Name: there are several types of giant tortoise alive today including the Aldabra giant tortoise which lives in the Seychelles and the Galapagos giant tortoise, of which there are 12 still surviving species. There are also several species of giant tortoise which are now extinct.
Appearance: they have long necks which they use for grasping leaves from trees; thick, short legs; and round, flat feet. Their soft underparts are protected by a thick shell of which there are two main types: the saddle-back and the domed shell.
Size: they can weigh over 400 kg and can grow to be 1.3 m long.
Diet: giant tortoises are herbivores, feeding on cactuses, grasses, and native fruits. They drink large quantities of water which they can store in their bladders for long periods of time.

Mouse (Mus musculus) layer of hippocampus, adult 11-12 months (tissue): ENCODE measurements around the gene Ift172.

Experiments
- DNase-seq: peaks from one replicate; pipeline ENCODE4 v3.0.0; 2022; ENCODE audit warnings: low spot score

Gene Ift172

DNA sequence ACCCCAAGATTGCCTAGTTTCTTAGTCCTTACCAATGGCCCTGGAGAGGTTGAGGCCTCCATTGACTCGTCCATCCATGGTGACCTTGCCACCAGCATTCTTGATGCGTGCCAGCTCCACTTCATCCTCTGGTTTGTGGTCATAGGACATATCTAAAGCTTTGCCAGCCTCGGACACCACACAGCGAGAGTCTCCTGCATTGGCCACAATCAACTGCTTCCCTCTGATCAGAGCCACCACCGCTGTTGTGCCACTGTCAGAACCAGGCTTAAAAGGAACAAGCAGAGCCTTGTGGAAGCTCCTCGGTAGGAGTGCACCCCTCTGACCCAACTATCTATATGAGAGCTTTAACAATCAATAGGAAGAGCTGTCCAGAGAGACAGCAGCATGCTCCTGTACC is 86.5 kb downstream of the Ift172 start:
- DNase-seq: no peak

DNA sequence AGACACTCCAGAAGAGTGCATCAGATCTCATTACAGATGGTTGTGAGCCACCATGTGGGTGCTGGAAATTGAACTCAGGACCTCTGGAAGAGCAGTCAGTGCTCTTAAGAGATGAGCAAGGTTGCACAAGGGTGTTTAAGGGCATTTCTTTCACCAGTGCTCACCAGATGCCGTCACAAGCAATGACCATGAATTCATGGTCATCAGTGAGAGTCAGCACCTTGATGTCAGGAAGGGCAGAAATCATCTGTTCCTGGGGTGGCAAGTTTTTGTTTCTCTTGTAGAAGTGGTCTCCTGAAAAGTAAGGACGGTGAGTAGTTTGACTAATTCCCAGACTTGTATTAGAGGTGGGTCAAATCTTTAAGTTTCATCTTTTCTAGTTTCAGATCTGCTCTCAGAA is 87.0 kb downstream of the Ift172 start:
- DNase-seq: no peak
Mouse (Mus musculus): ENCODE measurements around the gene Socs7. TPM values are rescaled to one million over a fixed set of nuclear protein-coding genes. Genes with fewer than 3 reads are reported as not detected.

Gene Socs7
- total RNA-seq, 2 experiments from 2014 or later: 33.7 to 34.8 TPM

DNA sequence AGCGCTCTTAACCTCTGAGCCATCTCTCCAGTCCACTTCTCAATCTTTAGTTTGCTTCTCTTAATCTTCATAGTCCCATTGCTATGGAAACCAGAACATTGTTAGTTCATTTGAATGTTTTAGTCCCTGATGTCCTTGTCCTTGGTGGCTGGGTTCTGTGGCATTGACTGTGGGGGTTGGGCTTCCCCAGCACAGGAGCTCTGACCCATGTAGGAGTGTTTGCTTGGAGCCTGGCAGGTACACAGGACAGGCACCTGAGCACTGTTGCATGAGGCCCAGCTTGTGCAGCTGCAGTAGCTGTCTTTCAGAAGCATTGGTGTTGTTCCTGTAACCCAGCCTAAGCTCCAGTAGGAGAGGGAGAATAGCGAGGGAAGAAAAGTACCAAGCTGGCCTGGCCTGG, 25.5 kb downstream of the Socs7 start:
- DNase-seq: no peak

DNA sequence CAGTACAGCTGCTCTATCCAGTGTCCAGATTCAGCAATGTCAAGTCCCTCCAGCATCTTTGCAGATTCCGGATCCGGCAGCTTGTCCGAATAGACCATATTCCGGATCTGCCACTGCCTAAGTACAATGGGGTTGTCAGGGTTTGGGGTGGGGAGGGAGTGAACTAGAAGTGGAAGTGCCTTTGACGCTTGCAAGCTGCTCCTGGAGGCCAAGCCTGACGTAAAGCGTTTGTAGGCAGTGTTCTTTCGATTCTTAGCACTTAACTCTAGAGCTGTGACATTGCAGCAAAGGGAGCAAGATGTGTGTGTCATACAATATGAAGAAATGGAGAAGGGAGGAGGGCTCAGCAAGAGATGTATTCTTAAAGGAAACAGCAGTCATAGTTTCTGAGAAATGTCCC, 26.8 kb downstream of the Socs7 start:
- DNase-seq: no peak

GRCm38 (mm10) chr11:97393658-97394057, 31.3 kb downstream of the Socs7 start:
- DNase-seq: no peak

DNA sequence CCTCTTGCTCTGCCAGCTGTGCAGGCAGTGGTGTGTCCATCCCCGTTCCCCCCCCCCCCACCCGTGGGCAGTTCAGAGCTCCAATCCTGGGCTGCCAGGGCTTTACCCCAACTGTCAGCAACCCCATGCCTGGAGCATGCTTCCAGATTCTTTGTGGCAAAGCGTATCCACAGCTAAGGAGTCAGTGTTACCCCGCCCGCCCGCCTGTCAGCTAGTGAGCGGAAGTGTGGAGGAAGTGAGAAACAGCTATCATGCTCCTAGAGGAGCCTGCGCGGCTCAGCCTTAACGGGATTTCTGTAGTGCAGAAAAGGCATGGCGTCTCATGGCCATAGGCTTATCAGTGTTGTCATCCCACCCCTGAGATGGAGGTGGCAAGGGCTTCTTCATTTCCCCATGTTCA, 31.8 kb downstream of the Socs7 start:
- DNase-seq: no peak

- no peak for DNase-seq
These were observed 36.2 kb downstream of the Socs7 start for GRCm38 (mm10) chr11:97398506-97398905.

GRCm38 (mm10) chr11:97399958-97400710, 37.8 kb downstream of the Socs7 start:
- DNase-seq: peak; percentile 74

Did you know: giant tortoises are among the world’s longest-living animals, with an average lifespan of 100 years. On 23 March 2006, an Aldabra giant tortoise named Adwaita died at Alipore Zoological Gardens in Kolkata. He was brought to the zoo in the 1870s and is thought to have been around 255 years old when he died.
Location: they are currently found on two groups of tropical islands: the Aldabra Atoll and Fregate Island in the Seychelles; and the Galapagos Islands in Ecuador.
Best places to see giant tortoises
According to reports submitted to WildSide, the best places to see giant tortoises are as follows:
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Photo credit: Alexas_Fotos under a Creative Commons license from Pixabay